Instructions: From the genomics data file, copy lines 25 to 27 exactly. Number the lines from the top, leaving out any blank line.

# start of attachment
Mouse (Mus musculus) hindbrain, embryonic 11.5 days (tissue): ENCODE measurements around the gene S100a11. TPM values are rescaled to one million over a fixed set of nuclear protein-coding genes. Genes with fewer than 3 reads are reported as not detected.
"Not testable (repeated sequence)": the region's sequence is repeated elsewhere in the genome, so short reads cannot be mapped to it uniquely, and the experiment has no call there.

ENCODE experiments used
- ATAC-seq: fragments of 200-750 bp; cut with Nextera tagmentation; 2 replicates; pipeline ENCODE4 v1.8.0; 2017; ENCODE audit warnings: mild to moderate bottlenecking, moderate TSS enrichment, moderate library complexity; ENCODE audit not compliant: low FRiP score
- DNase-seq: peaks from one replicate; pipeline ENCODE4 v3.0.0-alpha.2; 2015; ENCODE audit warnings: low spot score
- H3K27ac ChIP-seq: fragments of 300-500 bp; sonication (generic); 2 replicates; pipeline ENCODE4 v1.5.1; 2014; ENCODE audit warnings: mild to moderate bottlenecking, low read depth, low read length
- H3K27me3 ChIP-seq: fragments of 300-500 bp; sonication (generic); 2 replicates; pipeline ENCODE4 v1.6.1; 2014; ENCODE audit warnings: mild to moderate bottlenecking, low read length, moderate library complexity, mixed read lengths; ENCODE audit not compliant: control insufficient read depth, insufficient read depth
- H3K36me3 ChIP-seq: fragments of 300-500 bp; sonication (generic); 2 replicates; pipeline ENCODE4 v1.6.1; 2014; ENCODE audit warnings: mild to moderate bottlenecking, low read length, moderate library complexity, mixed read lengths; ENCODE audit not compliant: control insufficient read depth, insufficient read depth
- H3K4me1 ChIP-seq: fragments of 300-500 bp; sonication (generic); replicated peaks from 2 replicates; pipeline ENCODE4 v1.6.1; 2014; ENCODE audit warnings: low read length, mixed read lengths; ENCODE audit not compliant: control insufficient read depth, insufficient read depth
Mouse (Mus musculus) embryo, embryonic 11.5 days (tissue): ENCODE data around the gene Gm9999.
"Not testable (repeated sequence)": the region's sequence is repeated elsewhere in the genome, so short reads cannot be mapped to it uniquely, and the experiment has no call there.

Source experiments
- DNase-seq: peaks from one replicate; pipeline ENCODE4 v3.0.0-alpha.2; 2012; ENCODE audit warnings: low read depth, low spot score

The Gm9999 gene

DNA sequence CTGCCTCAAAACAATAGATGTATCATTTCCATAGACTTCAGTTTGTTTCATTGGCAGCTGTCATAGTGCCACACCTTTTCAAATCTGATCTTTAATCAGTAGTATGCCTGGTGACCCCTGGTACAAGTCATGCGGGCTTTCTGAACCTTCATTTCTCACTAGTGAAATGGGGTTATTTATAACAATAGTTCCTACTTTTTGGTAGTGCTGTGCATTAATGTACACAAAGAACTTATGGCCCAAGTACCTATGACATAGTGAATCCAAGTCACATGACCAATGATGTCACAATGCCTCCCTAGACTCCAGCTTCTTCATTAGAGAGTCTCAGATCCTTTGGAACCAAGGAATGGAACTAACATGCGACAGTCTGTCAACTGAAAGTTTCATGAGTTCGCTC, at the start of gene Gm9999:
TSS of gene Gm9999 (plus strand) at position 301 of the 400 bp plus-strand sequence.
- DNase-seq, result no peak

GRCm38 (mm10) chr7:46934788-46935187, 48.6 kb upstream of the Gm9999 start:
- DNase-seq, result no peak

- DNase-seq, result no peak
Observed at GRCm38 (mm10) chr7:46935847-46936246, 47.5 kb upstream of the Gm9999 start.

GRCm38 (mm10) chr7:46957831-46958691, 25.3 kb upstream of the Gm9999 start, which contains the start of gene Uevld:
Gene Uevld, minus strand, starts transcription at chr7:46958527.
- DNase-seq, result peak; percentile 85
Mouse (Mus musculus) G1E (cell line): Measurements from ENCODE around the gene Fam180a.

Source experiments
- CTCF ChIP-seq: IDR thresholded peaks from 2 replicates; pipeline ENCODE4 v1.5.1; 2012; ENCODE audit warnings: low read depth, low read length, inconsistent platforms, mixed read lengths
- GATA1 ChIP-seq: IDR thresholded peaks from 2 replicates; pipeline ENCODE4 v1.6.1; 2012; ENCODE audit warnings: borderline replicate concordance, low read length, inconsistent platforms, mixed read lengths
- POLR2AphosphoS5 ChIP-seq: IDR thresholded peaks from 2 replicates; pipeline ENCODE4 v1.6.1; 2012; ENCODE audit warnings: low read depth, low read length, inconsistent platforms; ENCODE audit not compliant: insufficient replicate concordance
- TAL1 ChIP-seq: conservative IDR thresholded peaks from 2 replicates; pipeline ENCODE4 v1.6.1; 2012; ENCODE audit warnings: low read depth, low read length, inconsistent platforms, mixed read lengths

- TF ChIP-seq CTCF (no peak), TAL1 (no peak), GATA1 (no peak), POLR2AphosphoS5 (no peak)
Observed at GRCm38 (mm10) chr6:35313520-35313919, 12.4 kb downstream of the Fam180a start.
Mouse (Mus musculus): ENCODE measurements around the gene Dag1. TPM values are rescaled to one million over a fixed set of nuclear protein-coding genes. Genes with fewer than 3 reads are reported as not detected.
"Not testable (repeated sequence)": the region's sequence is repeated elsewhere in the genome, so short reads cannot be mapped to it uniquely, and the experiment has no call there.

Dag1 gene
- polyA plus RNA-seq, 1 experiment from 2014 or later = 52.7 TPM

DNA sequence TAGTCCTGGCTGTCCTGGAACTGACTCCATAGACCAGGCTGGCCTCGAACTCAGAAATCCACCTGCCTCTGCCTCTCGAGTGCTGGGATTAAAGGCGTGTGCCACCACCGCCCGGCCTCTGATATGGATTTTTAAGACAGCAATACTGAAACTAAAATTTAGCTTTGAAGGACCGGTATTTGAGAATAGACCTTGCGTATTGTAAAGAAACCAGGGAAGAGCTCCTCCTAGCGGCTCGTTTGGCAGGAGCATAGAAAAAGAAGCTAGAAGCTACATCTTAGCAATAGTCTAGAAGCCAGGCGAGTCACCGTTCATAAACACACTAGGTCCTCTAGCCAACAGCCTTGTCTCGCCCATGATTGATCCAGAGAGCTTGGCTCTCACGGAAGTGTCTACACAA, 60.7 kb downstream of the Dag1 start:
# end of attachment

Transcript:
Mouse (Mus musculus) G1E (cell line): Measurements from ENCODE around the gene Fam180a.

Source experiments
- CTCF ChIP-seq: IDR thresholded peaks from 2 replicates; pipeline ENCODE4 v1.5.1; 2012; ENCODE audit warnings: low read depth, low read length, inconsistent platforms, mixed read lengths